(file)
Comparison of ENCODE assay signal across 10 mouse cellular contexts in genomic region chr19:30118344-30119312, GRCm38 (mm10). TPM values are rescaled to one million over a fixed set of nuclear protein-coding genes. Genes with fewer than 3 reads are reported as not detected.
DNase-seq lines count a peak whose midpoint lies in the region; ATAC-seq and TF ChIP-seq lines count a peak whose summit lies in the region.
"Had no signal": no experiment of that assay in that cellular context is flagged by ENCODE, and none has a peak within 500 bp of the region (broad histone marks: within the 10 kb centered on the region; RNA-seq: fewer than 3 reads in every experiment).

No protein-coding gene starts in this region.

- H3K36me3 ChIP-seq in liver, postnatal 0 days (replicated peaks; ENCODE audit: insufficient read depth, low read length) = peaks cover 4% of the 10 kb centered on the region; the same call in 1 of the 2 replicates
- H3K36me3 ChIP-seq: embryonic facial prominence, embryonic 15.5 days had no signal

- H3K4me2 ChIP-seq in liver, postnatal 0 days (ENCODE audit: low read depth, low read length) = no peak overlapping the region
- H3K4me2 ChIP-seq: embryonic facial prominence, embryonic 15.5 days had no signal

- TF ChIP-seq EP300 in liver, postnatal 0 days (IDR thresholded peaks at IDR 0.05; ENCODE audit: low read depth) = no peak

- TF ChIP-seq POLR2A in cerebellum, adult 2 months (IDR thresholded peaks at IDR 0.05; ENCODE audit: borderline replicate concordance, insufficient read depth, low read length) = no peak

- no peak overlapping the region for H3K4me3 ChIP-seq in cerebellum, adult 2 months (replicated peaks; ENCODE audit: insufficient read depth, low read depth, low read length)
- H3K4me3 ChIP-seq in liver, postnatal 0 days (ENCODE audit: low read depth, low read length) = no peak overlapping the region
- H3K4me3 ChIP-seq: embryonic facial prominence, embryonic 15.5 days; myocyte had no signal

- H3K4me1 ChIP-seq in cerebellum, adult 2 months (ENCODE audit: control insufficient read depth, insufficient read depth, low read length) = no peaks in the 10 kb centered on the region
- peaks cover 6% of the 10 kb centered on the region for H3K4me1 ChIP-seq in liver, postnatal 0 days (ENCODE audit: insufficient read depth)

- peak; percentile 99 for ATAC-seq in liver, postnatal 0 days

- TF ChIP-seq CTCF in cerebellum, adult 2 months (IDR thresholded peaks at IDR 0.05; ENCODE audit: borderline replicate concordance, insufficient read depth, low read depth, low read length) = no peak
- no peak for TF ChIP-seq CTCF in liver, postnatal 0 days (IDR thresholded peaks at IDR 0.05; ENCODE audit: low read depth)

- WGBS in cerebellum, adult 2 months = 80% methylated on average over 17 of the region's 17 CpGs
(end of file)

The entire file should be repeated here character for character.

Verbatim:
Comparison of ENCODE assay signal across 10 mouse cellular contexts in genomic region chr19:30118344-30119312, GRCm38 (mm10). TPM values are rescaled to one million over a fixed set of nuclear protein-coding genes. Genes with fewer than 3 reads are reported as not detected.
DNase-seq lines count a peak whose midpoint lies in the region; ATAC-seq and TF ChIP-seq lines count a peak whose summit lies in the region.
"Had no signal": no experiment of that assay in that cellular context is flagged by ENCODE, and none has a peak within 500 bp of the region (broad histone marks: within the 10 kb centered on the region; RNA-seq: fewer than 3 reads in every experiment).

No protein-coding gene starts in this region.

- H3K36me3 ChIP-seq in liver, postnatal 0 days (replicated peaks; ENCODE audit: insufficient read depth, low read length) = peaks cover 4% of the 10 kb centered on the region; the same call in 1 of the 2 replicates
- H3K36me3 ChIP-seq: embryonic facial prominence, embryonic 15.5 days had no signal

- H3K4me2 ChIP-seq in liver, postnatal 0 days (ENCODE audit: low read depth, low read length) = no peak overlapping the region
- H3K4me2 ChIP-seq: embryonic facial prominence, embryonic 15.5 days had no signal

- TF ChIP-seq EP300 in liver, postnatal 0 days (IDR thresholded peaks at IDR 0.05; ENCODE audit: low read depth) = no peak

- TF ChIP-seq POLR2A in cerebellum, adult 2 months (IDR thresholded peaks at IDR 0.05; ENCODE audit: borderline replicate concordance, insufficient read depth, low read length) = no peak

- no peak overlapping the region for H3K4me3 ChIP-seq in cerebellum, adult 2 months (replicated peaks; ENCODE audit: insufficient read depth, low read depth, low read length)
- H3K4me3 ChIP-seq in liver, postnatal 0 days (ENCODE audit: low read depth, low read length) = no peak overlapping the region
- H3K4me3 ChIP-seq: embryonic facial prominence, embryonic 15.5 days; myocyte had no signal

- H3K4me1 ChIP-seq in cerebellum, adult 2 months (ENCODE audit: control insufficient read depth, insufficient read depth, low read length) = no peaks in the 10 kb centered on the region
- peaks cover 6% of the 10 kb centered on the region for H3K4me1 ChIP-seq in liver, postnatal 0 days (ENCODE audit: insufficient read depth)

- peak; percentile 99 for ATAC-seq in liver, postnatal 0 days

- TF ChIP-seq CTCF in cerebellum, adult 2 months (IDR thresholded peaks at IDR 0.05; ENCODE audit: borderline replicate concordance, insufficient read depth, low read depth, low read length) = no peak
- no peak for TF ChIP-seq CTCF in liver, postnatal 0 days (IDR thresholded peaks at IDR 0.05; ENCODE audit: low read depth)

- WGBS in cerebellum, adult 2 months = 80% methylated on average over 17 of the region's 17 CpGs